Monday, May 25, 2020
Ordinary greatness. You’ll find it in places you never imagined and, when you do, higher performance and increased productivity are not far away. – Barbara Pagano
Last fall, a presenter at a workshop that I attended referred to the audience members as SMEs (pronounced smēz). She readily explained that SME = subject matter expert, and that those in attendance, based on our training and experience, were SMEs. As you can tell, I was tickled by the title. Before that workshop, I had not yet recognized my experience as expertise. During the workshop, and many times since, I told my imposter syndrome to kick rocks, and came to realize that the presenter was right.
Weekly, I write to and about the subject matter experts in every law school, whose expertise is designing and delivering academic enhancement and bar support programming. As my thoughts turn to this group of specialized experts, I ponder the number of meetings held, decisions made, funding resolutions, and curricular adjustments approved without any input or involvement from an ASP expert. Too often ASP expertise is overlooked, or called upon only in reaction to a problem that could have been proactively addressed, like fluctuating bar pass rates, and serving at-risk students.
In the turmoil of a global pandemic, plans for the fall semester are uncertain. The July bar exam is a hot mess topic right now. Deans, students, faculty members, examiners, and bar administrators are not sure of what the summer and fall will bring or what their next move will be. While ASP professors can’t solve any of the problems that COVID-19 has wrought, we most likely have greater insight into the learning needs of law students. Implementing decisions that affect the delivery of the program of legal education without consulting those with subject matter expertise in educational delivery, is like buying a house without a realtor. It can be done, but rarely without regret.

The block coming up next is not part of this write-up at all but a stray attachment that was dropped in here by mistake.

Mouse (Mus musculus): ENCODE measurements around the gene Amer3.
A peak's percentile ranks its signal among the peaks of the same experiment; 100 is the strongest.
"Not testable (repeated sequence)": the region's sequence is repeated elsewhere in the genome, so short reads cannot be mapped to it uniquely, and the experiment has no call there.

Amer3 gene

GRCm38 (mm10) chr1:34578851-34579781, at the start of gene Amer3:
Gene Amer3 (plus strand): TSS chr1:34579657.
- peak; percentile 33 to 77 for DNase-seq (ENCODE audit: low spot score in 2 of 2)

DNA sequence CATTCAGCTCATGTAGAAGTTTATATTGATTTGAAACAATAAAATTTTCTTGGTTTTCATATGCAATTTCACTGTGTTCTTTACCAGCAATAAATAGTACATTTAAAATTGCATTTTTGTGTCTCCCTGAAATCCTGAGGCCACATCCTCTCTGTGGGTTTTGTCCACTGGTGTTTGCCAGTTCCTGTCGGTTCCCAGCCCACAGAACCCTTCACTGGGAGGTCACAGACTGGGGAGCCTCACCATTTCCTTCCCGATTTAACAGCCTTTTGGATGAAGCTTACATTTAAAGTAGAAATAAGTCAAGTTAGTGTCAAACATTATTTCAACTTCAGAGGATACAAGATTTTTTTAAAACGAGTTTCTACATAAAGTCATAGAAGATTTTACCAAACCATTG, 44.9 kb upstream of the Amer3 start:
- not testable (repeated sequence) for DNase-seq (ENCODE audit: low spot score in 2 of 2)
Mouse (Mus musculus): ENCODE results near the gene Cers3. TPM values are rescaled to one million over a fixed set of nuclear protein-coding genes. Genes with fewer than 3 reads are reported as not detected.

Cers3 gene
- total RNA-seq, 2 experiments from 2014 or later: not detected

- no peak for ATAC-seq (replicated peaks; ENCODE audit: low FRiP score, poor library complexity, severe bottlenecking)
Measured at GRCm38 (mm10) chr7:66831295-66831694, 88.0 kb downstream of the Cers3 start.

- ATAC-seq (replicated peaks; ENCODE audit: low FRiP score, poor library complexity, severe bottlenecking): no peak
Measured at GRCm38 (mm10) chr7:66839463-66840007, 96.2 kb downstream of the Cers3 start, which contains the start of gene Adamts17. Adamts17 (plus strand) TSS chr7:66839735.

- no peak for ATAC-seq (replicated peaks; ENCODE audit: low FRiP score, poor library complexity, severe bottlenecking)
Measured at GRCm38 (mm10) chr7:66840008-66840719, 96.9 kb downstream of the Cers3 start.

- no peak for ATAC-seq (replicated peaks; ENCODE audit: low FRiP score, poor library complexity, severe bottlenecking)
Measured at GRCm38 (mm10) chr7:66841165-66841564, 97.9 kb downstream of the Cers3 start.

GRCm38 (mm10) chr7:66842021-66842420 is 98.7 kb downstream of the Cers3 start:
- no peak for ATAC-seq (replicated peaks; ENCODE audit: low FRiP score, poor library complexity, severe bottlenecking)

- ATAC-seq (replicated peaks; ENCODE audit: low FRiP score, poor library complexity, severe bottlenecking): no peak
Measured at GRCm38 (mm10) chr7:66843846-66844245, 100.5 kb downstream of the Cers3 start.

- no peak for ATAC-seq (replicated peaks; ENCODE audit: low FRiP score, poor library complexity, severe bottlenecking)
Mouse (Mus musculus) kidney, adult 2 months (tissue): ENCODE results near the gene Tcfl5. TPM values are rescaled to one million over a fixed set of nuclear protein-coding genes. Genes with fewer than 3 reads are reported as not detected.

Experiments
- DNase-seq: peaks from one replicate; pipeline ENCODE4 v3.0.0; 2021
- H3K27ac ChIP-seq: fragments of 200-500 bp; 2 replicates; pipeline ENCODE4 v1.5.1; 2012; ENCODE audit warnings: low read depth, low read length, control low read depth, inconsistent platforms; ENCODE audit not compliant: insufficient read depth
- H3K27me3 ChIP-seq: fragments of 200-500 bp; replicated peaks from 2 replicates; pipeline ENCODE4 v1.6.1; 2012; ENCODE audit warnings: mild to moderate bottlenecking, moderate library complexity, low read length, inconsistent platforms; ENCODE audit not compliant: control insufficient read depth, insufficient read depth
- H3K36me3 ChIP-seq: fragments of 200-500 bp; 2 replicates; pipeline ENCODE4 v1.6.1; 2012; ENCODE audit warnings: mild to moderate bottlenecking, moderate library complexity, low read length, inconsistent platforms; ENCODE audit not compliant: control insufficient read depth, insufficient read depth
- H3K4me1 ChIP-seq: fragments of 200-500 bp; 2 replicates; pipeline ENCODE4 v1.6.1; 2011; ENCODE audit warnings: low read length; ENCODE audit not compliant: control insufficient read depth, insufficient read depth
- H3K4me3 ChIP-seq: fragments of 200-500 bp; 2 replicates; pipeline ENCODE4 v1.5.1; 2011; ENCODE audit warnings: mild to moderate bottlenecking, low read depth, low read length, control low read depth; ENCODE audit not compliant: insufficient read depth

If we were to survey U.S. law schools, I wonder which would have ASP professors serving on or consulting with admissions committees that screen applicants to identify those most likely to successfully complete the academic program and pass a bar exam. How many law schools have a member of the ASP team on the curriculum committee where decisions that affect bar preparedness are made?
While student success is the primary concern of academic support programs, a well-structured ASP team will also complement a faculty of doctrinal experts and provide helpful teaching resources and opportunities for collaboration. It might surprise those outside of ASP to learn that experts in ASP are typically the first to know which students are struggling academically. Many students will seek out academic support assistance when they feel lost. Some, but certainly not all, professors may not become aware of a struggling student until after the one summative assessment is graded. Deans, directors, chairs, and coordinators who want to identify areas and sources of underperformance in the first-year and required curriculum could save time and resources by asking their in-house ASP experts first.